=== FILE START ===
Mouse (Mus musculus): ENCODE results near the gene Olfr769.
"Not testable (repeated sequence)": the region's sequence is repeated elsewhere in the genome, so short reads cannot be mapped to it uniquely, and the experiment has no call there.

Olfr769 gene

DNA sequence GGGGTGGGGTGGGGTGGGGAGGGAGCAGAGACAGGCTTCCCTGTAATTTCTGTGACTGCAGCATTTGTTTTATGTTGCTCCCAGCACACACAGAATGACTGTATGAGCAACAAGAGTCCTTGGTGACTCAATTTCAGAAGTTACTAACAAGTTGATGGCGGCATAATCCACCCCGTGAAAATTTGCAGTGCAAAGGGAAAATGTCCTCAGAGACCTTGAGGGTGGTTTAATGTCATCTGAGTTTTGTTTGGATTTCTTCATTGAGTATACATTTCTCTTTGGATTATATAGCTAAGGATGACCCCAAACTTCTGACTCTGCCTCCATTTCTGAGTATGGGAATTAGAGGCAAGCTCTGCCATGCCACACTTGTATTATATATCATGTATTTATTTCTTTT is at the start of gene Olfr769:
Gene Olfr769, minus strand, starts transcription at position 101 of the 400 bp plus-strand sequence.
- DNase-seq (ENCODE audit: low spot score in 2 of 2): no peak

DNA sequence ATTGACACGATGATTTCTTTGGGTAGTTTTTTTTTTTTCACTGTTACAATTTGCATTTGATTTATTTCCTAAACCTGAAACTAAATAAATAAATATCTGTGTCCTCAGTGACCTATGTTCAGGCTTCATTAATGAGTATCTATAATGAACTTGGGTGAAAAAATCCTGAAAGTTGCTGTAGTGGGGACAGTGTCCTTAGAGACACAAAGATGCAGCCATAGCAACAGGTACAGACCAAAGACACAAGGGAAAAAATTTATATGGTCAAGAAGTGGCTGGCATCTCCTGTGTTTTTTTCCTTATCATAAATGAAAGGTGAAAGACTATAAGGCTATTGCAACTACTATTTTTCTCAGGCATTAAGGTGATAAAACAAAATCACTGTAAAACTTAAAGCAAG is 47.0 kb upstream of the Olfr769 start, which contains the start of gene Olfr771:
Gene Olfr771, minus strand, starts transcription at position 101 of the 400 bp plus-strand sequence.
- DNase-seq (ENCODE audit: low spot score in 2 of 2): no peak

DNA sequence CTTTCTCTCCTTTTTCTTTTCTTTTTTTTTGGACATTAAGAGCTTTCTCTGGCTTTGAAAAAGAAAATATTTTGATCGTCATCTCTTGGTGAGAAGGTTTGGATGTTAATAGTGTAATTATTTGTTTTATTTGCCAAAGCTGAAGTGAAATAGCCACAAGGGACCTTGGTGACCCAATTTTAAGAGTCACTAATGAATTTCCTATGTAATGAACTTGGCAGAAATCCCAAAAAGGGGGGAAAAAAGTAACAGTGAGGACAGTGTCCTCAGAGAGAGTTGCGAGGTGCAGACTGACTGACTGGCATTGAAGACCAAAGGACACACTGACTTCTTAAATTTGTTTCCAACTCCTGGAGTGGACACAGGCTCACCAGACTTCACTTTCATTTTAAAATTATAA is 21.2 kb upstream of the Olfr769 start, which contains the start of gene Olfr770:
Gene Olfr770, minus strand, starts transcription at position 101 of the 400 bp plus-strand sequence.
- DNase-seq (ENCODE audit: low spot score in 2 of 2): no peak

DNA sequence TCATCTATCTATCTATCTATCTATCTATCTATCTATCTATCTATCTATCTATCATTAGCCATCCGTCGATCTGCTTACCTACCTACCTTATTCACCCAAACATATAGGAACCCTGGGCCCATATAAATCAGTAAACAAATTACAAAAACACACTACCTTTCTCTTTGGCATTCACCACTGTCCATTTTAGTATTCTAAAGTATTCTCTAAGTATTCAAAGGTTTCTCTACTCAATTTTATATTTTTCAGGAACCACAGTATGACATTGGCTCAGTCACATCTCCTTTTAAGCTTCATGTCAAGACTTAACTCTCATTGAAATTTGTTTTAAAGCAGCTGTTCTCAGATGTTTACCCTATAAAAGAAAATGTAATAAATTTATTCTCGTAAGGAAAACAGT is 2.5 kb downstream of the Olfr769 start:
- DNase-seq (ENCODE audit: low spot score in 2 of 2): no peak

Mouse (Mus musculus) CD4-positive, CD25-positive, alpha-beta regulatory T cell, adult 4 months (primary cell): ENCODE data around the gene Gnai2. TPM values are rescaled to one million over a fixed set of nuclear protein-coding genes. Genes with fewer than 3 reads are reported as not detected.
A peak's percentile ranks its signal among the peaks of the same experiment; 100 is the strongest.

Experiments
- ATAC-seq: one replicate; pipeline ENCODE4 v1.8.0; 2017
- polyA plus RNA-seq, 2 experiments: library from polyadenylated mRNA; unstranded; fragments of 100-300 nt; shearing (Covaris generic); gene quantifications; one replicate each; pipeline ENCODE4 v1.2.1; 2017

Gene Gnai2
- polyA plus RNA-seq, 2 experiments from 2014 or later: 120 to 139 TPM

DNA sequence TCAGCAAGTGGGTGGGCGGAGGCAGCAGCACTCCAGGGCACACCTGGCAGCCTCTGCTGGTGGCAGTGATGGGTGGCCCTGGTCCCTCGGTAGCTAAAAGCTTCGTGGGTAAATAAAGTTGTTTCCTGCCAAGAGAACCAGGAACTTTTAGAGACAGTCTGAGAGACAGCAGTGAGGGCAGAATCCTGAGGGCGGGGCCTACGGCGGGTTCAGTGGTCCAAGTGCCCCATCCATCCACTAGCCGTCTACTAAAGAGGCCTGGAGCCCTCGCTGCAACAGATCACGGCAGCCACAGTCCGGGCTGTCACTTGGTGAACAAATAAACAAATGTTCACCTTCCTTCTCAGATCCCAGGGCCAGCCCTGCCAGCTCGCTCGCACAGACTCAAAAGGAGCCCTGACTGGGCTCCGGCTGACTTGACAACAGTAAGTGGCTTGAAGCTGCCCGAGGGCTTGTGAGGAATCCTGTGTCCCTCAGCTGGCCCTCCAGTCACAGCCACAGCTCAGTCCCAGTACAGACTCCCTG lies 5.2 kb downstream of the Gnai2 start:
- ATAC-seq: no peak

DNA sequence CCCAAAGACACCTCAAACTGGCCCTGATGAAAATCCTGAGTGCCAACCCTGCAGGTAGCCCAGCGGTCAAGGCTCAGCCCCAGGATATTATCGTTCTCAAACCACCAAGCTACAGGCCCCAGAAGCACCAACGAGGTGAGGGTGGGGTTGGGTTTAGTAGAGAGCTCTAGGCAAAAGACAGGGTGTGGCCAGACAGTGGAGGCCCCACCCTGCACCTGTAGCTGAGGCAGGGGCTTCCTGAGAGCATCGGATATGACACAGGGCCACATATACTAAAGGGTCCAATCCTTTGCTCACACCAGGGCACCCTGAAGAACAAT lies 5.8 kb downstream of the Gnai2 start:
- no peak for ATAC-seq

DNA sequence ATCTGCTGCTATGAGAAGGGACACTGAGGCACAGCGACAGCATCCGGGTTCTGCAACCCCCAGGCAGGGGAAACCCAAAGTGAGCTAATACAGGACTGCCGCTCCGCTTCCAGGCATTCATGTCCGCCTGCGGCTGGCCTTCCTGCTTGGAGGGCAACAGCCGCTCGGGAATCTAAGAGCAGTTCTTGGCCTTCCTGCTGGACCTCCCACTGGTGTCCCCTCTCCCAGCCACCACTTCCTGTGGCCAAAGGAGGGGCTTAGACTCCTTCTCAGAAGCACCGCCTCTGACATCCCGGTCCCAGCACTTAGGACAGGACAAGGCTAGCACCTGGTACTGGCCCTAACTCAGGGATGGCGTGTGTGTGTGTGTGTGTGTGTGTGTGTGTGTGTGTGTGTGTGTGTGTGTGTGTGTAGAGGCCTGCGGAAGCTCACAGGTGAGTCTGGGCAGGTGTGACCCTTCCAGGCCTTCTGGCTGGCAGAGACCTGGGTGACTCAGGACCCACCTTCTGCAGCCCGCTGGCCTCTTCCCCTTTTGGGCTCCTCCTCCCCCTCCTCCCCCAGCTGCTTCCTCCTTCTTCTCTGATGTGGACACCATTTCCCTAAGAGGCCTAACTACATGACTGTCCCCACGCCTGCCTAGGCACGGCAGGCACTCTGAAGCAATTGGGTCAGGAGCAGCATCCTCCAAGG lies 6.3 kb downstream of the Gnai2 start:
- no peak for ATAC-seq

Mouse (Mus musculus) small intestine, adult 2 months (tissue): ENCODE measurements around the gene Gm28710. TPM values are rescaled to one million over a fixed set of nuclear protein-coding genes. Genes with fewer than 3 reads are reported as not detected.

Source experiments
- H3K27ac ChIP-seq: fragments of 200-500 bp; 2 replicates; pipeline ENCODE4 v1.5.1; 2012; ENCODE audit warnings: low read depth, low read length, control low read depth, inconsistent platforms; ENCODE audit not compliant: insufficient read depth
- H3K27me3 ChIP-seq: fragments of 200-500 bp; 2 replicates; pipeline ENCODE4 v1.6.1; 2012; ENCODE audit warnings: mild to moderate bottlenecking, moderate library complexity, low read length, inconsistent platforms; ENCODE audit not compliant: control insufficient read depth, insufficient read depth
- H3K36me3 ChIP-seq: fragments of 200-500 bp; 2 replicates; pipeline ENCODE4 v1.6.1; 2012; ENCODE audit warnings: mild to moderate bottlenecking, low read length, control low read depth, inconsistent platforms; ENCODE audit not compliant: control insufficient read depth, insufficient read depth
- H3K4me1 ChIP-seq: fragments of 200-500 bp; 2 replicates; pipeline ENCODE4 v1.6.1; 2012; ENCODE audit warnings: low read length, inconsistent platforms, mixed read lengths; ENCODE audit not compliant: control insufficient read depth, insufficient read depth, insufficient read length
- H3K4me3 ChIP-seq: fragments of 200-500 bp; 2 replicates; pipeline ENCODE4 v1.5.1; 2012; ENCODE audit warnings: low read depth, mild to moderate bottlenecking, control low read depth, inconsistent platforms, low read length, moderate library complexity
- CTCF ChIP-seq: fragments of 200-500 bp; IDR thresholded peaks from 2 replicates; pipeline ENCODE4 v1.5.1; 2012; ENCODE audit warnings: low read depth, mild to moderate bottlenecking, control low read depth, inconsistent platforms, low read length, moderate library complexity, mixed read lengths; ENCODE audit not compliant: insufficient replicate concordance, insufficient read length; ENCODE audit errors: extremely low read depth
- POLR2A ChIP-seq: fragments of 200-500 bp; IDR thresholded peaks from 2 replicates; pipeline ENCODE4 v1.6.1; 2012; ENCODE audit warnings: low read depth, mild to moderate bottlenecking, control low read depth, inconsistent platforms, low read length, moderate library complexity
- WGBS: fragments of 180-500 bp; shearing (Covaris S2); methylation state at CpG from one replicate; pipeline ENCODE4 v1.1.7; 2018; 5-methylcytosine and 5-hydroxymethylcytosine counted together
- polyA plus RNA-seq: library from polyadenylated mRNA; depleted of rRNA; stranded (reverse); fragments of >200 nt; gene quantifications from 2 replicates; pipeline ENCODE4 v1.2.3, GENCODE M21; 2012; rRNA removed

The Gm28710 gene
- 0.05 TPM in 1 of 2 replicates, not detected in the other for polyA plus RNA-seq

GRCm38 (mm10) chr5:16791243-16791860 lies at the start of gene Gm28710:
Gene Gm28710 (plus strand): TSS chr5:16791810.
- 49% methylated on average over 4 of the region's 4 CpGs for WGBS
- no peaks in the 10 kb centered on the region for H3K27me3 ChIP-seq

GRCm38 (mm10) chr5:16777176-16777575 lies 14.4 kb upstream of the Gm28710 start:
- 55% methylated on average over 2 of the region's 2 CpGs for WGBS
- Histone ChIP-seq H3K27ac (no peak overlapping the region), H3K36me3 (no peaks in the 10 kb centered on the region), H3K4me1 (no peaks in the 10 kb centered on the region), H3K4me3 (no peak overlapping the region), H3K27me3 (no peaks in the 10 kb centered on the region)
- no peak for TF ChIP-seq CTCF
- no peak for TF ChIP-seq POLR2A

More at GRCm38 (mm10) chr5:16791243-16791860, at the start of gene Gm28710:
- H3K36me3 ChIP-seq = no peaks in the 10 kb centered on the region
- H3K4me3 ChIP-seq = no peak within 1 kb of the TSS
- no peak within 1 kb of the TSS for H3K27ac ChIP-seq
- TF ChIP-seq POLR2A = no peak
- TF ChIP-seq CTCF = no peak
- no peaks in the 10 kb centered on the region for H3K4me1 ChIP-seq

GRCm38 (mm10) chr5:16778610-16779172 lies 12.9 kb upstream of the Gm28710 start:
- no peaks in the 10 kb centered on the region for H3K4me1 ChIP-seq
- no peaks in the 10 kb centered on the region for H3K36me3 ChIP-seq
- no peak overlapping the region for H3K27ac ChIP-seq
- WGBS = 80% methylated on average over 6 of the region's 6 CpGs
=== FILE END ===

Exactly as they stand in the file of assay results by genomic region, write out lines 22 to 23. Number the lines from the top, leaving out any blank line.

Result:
DNA sequence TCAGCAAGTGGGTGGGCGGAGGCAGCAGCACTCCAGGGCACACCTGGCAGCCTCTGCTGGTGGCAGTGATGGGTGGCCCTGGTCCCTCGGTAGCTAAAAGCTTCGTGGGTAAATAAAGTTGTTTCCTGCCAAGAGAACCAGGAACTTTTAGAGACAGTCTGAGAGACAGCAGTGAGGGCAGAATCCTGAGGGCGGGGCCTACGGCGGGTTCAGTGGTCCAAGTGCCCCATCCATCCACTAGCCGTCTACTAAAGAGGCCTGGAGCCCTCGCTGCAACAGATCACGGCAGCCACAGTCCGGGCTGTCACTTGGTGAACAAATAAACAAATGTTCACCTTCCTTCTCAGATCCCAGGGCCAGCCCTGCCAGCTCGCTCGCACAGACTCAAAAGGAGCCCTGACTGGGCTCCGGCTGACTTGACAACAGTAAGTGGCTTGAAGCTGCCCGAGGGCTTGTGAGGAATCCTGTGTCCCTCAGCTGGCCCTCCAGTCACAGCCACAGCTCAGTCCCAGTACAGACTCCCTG lies 5.2 kb downstream of the Gnai2 start:
- ATAC-seq: no peak